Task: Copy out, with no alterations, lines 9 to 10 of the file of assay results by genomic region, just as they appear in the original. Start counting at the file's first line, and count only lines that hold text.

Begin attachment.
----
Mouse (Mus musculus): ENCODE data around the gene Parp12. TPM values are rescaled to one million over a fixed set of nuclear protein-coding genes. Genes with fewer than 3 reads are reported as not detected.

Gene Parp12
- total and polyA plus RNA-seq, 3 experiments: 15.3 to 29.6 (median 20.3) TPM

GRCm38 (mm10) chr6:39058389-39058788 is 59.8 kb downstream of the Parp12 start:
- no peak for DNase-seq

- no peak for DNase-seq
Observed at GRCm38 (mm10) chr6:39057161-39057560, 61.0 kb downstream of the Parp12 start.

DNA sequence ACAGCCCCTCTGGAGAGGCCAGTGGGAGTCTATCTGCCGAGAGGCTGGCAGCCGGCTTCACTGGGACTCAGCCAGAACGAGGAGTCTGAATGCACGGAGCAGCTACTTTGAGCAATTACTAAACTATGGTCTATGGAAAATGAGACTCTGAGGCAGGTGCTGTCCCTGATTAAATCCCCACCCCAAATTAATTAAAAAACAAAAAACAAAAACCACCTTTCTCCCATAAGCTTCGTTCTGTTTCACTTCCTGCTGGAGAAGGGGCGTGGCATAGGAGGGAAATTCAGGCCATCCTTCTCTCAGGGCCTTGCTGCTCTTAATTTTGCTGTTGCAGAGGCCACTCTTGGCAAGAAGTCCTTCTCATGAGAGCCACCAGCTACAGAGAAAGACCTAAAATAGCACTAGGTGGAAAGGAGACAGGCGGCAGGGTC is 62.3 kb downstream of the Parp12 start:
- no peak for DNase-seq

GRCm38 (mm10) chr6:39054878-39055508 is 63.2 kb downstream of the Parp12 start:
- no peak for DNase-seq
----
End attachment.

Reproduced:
- no peak for DNase-seq

GRCm38 (mm10) chr6:39054878-39055508 is 63.2 kb downstream of the Parp12 start: